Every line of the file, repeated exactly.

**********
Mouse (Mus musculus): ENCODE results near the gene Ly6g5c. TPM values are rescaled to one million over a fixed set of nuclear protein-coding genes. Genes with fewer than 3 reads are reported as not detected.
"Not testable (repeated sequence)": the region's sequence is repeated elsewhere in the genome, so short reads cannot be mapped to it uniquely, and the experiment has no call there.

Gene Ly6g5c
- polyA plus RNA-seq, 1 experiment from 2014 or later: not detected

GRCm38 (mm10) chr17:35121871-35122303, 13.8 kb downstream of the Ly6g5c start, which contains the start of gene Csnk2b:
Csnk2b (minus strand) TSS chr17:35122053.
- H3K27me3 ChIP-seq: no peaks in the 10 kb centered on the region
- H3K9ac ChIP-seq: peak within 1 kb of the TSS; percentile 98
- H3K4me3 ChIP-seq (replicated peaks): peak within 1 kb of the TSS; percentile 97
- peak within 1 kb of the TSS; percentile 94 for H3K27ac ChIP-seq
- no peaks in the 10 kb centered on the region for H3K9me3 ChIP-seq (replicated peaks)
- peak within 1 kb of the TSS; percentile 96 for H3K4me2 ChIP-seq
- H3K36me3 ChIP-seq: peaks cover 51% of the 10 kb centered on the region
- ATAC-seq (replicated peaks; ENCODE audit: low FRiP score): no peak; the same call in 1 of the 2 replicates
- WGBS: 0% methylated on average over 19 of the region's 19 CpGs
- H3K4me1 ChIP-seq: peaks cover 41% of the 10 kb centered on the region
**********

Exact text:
Mouse (Mus musculus): ENCODE results near the gene Ly6g5c. TPM values are rescaled to one million over a fixed set of nuclear protein-coding genes. Genes with fewer than 3 reads are reported as not detected.
"Not testable (repeated sequence)": the region's sequence is repeated elsewhere in the genome, so short reads cannot be mapped to it uniquely, and the experiment has no call there.

Gene Ly6g5c
- polyA plus RNA-seq, 1 experiment from 2014 or later: not detected

GRCm38 (mm10) chr17:35121871-35122303, 13.8 kb downstream of the Ly6g5c start, which contains the start of gene Csnk2b:
Csnk2b (minus strand) TSS chr17:35122053.
- H3K27me3 ChIP-seq: no peaks in the 10 kb centered on the region
- H3K9ac ChIP-seq: peak within 1 kb of the TSS; percentile 98
- H3K4me3 ChIP-seq (replicated peaks): peak within 1 kb of the TSS; percentile 97
- peak within 1 kb of the TSS; percentile 94 for H3K27ac ChIP-seq
- no peaks in the 10 kb centered on the region for H3K9me3 ChIP-seq (replicated peaks)
- peak within 1 kb of the TSS; percentile 96 for H3K4me2 ChIP-seq
- H3K36me3 ChIP-seq: peaks cover 51% of the 10 kb centered on the region
- ATAC-seq (replicated peaks; ENCODE audit: low FRiP score): no peak; the same call in 1 of the 2 replicates
- WGBS: 0% methylated on average over 19 of the region's 19 CpGs
- H3K4me1 ChIP-seq: peaks cover 41% of the 10 kb centered on the region